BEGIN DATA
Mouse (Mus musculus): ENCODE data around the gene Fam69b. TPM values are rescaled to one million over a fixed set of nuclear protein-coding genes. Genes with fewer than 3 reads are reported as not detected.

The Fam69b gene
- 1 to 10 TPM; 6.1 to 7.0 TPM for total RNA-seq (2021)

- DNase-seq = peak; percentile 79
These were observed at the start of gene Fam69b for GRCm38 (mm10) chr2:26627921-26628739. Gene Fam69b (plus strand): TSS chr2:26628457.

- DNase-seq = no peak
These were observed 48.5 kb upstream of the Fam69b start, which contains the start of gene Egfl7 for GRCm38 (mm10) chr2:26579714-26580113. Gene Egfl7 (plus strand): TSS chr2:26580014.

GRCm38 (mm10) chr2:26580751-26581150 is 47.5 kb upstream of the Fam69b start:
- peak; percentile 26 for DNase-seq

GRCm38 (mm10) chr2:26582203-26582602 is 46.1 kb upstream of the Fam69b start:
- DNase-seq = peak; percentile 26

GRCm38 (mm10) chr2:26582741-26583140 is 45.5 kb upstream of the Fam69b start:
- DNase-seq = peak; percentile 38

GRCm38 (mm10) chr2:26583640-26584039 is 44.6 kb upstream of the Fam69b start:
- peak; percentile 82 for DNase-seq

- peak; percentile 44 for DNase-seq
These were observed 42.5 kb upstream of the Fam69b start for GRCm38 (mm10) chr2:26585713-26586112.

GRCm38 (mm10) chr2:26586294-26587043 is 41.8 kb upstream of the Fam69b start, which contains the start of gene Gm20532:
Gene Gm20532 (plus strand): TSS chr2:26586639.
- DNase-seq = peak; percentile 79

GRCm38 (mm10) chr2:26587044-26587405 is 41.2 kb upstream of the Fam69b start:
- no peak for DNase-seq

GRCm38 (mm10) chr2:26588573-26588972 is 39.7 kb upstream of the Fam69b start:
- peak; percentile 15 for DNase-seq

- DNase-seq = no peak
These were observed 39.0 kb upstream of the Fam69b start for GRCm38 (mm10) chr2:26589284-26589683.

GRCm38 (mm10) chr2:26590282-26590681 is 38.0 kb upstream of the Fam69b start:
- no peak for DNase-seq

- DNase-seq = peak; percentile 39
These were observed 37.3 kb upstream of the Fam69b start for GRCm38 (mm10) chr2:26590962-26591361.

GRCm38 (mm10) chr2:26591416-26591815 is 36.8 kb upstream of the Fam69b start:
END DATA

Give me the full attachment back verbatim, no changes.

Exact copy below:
Mouse (Mus musculus): ENCODE data around the gene Fam69b. TPM values are rescaled to one million over a fixed set of nuclear protein-coding genes. Genes with fewer than 3 reads are reported as not detected.

The Fam69b gene
- 1 to 10 TPM; 6.1 to 7.0 TPM for total RNA-seq (2021)

- DNase-seq = peak; percentile 79
These were observed at the start of gene Fam69b for GRCm38 (mm10) chr2:26627921-26628739. Gene Fam69b (plus strand): TSS chr2:26628457.

- DNase-seq = no peak
These were observed 48.5 kb upstream of the Fam69b start, which contains the start of gene Egfl7 for GRCm38 (mm10) chr2:26579714-26580113. Gene Egfl7 (plus strand): TSS chr2:26580014.

GRCm38 (mm10) chr2:26580751-26581150 is 47.5 kb upstream of the Fam69b start:
- peak; percentile 26 for DNase-seq

GRCm38 (mm10) chr2:26582203-26582602 is 46.1 kb upstream of the Fam69b start:
- DNase-seq = peak; percentile 26

GRCm38 (mm10) chr2:26582741-26583140 is 45.5 kb upstream of the Fam69b start:
- DNase-seq = peak; percentile 38

GRCm38 (mm10) chr2:26583640-26584039 is 44.6 kb upstream of the Fam69b start:
- peak; percentile 82 for DNase-seq

- peak; percentile 44 for DNase-seq
These were observed 42.5 kb upstream of the Fam69b start for GRCm38 (mm10) chr2:26585713-26586112.

GRCm38 (mm10) chr2:26586294-26587043 is 41.8 kb upstream of the Fam69b start, which contains the start of gene Gm20532:
Gene Gm20532 (plus strand): TSS chr2:26586639.
- DNase-seq = peak; percentile 79

GRCm38 (mm10) chr2:26587044-26587405 is 41.2 kb upstream of the Fam69b start:
- no peak for DNase-seq

GRCm38 (mm10) chr2:26588573-26588972 is 39.7 kb upstream of the Fam69b start:
- peak; percentile 15 for DNase-seq

- DNase-seq = no peak
These were observed 39.0 kb upstream of the Fam69b start for GRCm38 (mm10) chr2:26589284-26589683.

GRCm38 (mm10) chr2:26590282-26590681 is 38.0 kb upstream of the Fam69b start:
- no peak for DNase-seq

- DNase-seq = peak; percentile 39
These were observed 37.3 kb upstream of the Fam69b start for GRCm38 (mm10) chr2:26590962-26591361.

GRCm38 (mm10) chr2:26591416-26591815 is 36.8 kb upstream of the Fam69b start: